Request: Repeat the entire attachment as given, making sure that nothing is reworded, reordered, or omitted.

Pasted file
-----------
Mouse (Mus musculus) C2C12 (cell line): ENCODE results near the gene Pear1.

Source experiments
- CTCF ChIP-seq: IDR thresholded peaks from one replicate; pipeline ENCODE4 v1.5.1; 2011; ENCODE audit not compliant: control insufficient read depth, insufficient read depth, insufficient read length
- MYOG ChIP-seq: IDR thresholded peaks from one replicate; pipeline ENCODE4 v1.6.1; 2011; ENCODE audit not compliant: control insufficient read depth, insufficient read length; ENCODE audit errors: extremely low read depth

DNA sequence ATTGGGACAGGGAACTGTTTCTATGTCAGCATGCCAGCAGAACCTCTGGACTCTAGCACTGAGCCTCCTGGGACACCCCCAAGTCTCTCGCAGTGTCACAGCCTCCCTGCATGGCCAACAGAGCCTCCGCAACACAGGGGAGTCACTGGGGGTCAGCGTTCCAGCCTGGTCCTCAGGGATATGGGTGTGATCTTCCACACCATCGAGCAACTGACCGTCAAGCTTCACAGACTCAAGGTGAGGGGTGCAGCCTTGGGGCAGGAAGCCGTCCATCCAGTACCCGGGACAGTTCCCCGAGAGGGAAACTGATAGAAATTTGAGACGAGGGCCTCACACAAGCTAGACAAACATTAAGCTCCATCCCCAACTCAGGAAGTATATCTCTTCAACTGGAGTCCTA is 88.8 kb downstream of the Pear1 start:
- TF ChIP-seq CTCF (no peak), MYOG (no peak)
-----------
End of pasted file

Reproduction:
Mouse (Mus musculus) C2C12 (cell line): ENCODE results near the gene Pear1.

Source experiments
- CTCF ChIP-seq: IDR thresholded peaks from one replicate; pipeline ENCODE4 v1.5.1; 2011; ENCODE audit not compliant: control insufficient read depth, insufficient read depth, insufficient read length
- MYOG ChIP-seq: IDR thresholded peaks from one replicate; pipeline ENCODE4 v1.6.1; 2011; ENCODE audit not compliant: control insufficient read depth, insufficient read length; ENCODE audit errors: extremely low read depth

DNA sequence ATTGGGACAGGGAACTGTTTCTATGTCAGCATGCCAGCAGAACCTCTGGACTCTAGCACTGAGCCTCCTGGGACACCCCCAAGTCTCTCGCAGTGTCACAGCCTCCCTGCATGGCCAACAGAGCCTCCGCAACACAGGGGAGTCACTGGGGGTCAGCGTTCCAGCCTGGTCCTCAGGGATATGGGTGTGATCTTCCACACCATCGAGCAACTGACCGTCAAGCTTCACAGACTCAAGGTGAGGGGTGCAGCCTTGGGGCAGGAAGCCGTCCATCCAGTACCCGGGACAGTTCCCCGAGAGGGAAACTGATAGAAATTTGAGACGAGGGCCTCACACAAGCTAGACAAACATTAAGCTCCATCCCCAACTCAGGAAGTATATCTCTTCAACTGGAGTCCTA is 88.8 kb downstream of the Pear1 start:
- TF ChIP-seq CTCF (no peak), MYOG (no peak)